Most of us have been taught that salty, sweet, sour, and bitter (that last one added by Greek philosopher Democritus a few thousand years ago) make up the four building blocks of taste. But since the "savory" taste (also called umami) was added as a fifth taste about a decade ago, the list is expanding—and rapidly—as scientists better understand how we taste; there could be as many as 20 other candidates, the New York Times reports. So how does this all work? When food enters our mouths, chemicals pass over our taste buds and help us differentiate between items that are nutritious (which tend to register as pleasant) and poisonous (which tend to cause revulsion).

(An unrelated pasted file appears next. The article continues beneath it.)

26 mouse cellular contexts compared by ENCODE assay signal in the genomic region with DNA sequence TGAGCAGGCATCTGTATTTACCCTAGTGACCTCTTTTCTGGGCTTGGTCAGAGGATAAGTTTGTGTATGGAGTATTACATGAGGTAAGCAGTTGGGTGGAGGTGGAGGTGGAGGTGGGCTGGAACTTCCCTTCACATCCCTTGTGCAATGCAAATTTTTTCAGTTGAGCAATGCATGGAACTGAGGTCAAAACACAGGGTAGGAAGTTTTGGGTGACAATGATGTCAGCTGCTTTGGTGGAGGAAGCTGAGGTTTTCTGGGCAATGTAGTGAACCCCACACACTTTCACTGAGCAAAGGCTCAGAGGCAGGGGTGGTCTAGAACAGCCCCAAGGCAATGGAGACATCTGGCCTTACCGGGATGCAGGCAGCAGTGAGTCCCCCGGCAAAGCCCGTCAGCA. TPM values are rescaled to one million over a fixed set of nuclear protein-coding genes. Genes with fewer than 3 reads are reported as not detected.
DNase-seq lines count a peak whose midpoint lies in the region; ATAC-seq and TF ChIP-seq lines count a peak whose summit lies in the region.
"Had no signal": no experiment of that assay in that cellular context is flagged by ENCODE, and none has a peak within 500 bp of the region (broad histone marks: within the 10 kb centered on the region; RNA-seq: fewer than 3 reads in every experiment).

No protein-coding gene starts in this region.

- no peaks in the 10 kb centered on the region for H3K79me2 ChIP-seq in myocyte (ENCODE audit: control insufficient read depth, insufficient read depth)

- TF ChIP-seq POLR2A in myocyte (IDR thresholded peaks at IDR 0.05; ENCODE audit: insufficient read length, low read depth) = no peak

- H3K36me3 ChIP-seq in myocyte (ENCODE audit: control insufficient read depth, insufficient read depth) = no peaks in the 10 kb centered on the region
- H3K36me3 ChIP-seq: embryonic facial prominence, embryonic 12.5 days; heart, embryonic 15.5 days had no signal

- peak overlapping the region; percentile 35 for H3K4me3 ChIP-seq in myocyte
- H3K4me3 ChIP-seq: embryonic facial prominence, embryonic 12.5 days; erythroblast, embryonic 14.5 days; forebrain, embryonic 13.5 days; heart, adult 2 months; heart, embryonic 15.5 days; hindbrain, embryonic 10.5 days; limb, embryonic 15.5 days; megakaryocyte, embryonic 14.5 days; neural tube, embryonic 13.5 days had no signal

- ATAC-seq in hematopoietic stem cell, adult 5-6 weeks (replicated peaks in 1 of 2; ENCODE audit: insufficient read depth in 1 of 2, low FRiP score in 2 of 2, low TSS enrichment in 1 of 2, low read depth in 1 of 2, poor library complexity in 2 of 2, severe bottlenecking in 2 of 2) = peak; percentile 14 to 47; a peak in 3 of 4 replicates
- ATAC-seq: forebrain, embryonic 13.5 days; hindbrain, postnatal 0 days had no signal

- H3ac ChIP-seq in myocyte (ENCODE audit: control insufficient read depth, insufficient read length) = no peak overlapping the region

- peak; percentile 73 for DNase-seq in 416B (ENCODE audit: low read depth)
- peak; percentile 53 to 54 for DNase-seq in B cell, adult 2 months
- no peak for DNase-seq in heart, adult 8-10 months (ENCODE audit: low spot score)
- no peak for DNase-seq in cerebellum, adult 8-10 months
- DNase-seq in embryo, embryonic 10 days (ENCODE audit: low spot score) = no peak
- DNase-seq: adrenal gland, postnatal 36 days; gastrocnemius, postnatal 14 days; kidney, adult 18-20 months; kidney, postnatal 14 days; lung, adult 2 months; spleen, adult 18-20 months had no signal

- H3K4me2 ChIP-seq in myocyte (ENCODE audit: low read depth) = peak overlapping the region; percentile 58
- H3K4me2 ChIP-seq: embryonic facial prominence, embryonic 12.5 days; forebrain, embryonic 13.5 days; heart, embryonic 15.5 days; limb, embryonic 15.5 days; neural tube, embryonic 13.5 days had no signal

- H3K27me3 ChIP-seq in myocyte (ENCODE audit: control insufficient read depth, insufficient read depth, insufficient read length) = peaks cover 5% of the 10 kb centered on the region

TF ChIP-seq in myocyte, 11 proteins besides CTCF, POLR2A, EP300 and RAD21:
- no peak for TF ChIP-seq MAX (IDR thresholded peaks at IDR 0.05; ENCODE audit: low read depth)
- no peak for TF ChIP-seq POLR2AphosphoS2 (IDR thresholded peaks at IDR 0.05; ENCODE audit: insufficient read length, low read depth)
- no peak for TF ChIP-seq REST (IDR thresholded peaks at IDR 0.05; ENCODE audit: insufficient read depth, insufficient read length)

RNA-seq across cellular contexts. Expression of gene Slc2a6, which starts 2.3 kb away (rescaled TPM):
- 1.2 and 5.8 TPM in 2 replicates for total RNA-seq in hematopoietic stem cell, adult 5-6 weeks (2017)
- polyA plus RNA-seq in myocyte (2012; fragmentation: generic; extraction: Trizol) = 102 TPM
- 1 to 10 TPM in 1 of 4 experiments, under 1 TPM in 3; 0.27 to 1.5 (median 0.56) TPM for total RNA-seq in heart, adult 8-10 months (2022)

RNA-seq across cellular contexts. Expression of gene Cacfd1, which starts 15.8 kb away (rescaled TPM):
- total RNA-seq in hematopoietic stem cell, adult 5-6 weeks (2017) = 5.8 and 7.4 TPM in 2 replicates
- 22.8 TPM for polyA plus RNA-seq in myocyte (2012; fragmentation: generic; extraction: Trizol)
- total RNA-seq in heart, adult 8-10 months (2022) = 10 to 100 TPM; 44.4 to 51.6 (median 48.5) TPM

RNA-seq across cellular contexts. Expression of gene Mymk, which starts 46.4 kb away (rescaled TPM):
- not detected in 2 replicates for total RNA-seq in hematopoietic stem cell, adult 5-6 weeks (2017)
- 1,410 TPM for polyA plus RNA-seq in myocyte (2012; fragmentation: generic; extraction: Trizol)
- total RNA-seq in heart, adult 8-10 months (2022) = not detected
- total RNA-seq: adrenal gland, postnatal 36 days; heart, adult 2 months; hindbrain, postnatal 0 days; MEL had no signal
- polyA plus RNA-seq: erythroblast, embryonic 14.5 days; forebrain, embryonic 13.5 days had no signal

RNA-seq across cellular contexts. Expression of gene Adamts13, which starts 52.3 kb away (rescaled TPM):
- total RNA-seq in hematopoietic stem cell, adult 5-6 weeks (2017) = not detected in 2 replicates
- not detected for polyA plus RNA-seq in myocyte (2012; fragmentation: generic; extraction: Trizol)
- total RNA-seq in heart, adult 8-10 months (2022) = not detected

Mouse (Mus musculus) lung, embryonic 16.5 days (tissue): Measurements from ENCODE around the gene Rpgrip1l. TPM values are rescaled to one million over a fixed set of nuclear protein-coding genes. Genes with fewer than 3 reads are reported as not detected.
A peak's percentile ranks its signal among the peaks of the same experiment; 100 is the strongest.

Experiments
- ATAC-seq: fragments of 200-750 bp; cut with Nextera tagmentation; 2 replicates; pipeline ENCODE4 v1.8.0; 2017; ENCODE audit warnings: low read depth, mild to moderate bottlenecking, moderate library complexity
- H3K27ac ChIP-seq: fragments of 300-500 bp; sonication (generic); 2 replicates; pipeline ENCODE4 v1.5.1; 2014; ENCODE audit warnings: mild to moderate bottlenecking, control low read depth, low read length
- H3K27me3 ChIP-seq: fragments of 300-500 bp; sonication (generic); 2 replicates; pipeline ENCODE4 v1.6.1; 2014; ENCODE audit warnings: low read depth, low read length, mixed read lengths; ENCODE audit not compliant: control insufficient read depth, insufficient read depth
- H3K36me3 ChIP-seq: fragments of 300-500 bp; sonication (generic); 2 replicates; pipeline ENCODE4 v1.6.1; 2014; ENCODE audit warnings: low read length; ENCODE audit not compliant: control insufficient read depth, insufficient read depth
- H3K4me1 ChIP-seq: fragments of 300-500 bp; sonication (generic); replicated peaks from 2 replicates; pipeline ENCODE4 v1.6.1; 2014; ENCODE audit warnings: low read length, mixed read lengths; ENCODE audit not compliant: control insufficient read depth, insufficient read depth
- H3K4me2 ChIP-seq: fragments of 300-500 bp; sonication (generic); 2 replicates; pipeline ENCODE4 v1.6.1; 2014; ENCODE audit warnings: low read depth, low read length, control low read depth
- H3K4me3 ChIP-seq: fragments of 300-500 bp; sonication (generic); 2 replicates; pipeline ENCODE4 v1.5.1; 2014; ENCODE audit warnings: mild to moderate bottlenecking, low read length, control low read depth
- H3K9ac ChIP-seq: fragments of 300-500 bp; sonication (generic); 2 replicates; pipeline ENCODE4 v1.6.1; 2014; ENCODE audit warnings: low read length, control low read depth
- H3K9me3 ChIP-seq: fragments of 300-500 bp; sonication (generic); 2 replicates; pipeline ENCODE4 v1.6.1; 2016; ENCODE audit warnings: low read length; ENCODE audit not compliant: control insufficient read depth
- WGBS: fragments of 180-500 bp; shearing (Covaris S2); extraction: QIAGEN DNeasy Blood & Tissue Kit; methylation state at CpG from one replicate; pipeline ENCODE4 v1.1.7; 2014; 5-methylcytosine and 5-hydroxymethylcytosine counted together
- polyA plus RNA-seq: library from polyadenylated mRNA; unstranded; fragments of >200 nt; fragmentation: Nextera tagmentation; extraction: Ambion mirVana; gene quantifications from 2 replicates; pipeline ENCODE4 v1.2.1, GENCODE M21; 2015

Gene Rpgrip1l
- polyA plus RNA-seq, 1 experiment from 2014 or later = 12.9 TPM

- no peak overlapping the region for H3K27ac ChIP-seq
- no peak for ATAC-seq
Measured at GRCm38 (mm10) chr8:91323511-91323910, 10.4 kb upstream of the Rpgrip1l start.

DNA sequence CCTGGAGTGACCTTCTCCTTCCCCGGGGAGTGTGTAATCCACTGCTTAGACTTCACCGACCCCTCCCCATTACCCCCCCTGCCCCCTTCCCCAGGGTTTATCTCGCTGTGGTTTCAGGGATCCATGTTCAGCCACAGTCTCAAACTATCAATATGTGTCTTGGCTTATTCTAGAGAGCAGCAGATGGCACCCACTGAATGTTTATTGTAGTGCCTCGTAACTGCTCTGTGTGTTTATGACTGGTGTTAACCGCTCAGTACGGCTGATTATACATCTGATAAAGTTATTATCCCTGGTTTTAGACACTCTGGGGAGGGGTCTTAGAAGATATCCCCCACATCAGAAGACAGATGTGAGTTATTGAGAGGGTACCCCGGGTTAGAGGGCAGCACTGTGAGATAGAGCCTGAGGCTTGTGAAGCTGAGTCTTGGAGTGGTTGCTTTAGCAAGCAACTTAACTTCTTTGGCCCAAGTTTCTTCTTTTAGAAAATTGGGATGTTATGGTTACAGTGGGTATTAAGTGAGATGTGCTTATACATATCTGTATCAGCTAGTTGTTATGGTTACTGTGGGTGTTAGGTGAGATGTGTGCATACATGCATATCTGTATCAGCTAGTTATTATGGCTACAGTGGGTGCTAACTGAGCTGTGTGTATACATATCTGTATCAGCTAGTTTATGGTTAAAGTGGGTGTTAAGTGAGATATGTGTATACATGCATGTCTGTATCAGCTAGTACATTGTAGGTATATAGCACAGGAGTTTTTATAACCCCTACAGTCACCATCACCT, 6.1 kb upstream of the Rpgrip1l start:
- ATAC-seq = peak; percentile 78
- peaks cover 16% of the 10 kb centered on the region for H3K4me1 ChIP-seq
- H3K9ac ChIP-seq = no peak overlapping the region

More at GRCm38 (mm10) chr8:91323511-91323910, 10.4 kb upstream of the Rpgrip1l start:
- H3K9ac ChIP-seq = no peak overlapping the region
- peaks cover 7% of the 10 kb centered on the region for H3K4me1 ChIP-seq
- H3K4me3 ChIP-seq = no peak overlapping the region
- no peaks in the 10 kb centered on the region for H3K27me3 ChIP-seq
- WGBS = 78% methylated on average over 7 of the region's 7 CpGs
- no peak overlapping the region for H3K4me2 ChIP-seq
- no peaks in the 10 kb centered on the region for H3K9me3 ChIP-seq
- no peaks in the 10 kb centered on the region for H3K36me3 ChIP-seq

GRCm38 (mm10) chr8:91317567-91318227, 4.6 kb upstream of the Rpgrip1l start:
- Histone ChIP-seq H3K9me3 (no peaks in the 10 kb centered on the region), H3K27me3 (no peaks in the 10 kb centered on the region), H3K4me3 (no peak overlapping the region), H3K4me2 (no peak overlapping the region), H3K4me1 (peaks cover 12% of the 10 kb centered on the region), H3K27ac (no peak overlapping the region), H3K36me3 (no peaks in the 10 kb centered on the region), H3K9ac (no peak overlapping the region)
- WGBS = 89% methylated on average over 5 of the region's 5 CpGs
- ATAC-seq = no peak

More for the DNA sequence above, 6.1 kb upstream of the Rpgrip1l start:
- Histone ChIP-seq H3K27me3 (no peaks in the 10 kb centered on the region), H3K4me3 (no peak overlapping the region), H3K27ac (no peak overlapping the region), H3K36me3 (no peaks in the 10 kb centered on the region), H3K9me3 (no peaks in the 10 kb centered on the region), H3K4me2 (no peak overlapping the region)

Some tastes are registered unconsciously, while many are more conscious, set apart by having their own sets of receptor cells. Molecular biologists began to learn which cells in our mouths detect bitter and sweet tastes about 15 years ago; in the past few years, they've proposed receptor cells on the tongue dedicated to calcium, water, carbonation, soapiness, electric, alkaline, and metallic, among others. The next big contender? Fattiness, previously dismissed as just a texture. Coolness (think peppermint) and piquance (think hot peppers) are also proposed, reports Business Insider. "The taste field has been absolutely revolutionized,” one biologist says. "We’ve made more progress in the last 15 years than in the previous 100." (As for scents, check out exactly why bacon smells so good.)